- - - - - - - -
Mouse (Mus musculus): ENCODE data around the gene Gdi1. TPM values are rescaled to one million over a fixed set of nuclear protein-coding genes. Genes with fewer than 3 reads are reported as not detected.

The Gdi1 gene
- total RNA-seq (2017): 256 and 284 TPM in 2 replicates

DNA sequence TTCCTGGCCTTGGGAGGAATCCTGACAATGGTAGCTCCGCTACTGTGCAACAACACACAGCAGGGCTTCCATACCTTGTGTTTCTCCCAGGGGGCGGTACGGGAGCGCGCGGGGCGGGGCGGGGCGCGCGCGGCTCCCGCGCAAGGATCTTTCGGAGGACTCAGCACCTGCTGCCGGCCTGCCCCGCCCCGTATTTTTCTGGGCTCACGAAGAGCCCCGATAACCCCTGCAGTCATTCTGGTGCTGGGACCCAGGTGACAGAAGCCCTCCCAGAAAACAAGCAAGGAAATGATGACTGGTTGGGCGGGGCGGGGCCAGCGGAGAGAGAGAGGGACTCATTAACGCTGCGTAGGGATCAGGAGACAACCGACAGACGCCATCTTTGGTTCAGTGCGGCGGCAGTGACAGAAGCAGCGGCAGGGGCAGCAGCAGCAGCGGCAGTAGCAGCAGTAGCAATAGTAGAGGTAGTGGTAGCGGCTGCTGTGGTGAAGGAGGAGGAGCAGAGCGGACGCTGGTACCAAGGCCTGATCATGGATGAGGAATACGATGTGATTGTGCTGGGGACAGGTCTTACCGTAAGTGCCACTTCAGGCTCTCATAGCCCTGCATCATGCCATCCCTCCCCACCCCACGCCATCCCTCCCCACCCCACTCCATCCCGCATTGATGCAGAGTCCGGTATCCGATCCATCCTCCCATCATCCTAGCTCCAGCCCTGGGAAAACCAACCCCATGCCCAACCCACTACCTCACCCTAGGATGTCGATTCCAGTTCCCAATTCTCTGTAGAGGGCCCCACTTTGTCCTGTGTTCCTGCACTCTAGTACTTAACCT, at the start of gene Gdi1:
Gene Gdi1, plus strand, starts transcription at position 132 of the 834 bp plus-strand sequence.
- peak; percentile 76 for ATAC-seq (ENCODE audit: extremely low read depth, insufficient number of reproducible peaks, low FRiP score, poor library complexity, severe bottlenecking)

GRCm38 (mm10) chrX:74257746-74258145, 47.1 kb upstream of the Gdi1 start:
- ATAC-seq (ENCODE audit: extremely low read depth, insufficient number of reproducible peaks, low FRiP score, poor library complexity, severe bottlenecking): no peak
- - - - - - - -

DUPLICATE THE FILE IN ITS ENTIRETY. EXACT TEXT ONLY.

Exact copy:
Mouse (Mus musculus): ENCODE data around the gene Gdi1. TPM values are rescaled to one million over a fixed set of nuclear protein-coding genes. Genes with fewer than 3 reads are reported as not detected.

The Gdi1 gene
- total RNA-seq (2017): 256 and 284 TPM in 2 replicates

DNA sequence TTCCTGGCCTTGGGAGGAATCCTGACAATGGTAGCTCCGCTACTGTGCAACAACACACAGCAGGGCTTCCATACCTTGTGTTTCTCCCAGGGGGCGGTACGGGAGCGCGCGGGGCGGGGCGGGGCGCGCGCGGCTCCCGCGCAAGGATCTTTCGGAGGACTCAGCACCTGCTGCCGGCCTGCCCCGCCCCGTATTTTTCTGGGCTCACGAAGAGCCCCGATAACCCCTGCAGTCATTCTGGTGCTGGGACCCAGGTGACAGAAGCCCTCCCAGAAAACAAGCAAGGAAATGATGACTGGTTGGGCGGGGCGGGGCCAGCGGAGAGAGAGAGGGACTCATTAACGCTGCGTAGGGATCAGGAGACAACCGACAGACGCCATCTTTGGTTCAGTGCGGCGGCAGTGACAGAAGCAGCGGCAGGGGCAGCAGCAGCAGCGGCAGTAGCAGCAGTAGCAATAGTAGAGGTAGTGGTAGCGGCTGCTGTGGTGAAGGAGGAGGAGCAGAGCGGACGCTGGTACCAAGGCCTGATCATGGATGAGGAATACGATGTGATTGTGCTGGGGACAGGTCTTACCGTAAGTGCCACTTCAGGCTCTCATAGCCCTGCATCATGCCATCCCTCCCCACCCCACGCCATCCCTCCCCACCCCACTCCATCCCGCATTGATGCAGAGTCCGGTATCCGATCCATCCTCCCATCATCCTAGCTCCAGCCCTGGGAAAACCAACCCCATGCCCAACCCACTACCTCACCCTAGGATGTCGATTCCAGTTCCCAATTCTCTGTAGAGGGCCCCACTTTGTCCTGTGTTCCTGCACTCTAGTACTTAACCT, at the start of gene Gdi1:
Gene Gdi1, plus strand, starts transcription at position 132 of the 834 bp plus-strand sequence.
- peak; percentile 76 for ATAC-seq (ENCODE audit: extremely low read depth, insufficient number of reproducible peaks, low FRiP score, poor library complexity, severe bottlenecking)

GRCm38 (mm10) chrX:74257746-74258145, 47.1 kb upstream of the Gdi1 start:
- ATAC-seq (ENCODE audit: extremely low read depth, insufficient number of reproducible peaks, low FRiP score, poor library complexity, severe bottlenecking): no peak